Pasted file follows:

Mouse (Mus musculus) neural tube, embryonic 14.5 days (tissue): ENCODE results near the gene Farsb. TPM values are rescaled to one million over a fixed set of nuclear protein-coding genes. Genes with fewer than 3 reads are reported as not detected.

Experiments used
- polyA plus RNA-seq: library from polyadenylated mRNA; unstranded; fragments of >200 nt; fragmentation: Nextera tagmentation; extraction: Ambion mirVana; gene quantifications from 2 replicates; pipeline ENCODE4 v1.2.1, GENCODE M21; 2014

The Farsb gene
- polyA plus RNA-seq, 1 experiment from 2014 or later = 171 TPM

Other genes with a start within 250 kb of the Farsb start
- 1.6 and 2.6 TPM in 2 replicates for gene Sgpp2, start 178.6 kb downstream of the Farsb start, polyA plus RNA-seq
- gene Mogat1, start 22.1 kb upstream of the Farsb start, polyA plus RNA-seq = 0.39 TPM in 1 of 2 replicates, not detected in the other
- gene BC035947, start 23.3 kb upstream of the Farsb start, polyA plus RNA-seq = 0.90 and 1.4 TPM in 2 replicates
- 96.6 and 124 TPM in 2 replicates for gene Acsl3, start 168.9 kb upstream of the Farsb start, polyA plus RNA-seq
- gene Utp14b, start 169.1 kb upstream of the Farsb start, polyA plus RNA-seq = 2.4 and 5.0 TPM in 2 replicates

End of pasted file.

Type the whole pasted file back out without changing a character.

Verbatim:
Mouse (Mus musculus) neural tube, embryonic 14.5 days (tissue): ENCODE results near the gene Farsb. TPM values are rescaled to one million over a fixed set of nuclear protein-coding genes. Genes with fewer than 3 reads are reported as not detected.

Experiments used
- polyA plus RNA-seq: library from polyadenylated mRNA; unstranded; fragments of >200 nt; fragmentation: Nextera tagmentation; extraction: Ambion mirVana; gene quantifications from 2 replicates; pipeline ENCODE4 v1.2.1, GENCODE M21; 2014

The Farsb gene
- polyA plus RNA-seq, 1 experiment from 2014 or later = 171 TPM

Other genes with a start within 250 kb of the Farsb start
- 1.6 and 2.6 TPM in 2 replicates for gene Sgpp2, start 178.6 kb downstream of the Farsb start, polyA plus RNA-seq
- gene Mogat1, start 22.1 kb upstream of the Farsb start, polyA plus RNA-seq = 0.39 TPM in 1 of 2 replicates, not detected in the other
- gene BC035947, start 23.3 kb upstream of the Farsb start, polyA plus RNA-seq = 0.90 and 1.4 TPM in 2 replicates
- 96.6 and 124 TPM in 2 replicates for gene Acsl3, start 168.9 kb upstream of the Farsb start, polyA plus RNA-seq
- gene Utp14b, start 169.1 kb upstream of the Farsb start, polyA plus RNA-seq = 2.4 and 5.0 TPM in 2 replicates